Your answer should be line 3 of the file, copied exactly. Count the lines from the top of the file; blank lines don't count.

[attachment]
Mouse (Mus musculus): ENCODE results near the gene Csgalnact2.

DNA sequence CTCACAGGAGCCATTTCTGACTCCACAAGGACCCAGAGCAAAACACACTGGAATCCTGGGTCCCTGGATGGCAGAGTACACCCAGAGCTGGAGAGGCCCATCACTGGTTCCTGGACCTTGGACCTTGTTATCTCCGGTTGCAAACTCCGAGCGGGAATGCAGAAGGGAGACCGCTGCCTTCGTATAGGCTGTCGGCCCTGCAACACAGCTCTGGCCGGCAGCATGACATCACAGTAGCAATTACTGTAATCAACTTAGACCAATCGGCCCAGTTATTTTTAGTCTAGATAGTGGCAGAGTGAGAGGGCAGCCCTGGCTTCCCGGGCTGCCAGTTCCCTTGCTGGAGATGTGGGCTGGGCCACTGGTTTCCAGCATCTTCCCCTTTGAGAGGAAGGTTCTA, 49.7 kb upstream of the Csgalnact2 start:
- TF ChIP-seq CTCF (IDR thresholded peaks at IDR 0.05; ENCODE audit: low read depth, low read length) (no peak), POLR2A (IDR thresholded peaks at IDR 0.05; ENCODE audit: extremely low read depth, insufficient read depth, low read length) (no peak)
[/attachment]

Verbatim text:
- TF ChIP-seq CTCF (IDR thresholded peaks at IDR 0.05; ENCODE audit: low read depth, low read length) (no peak), POLR2A (IDR thresholded peaks at IDR 0.05; ENCODE audit: extremely low read depth, insufficient read depth, low read length) (no peak)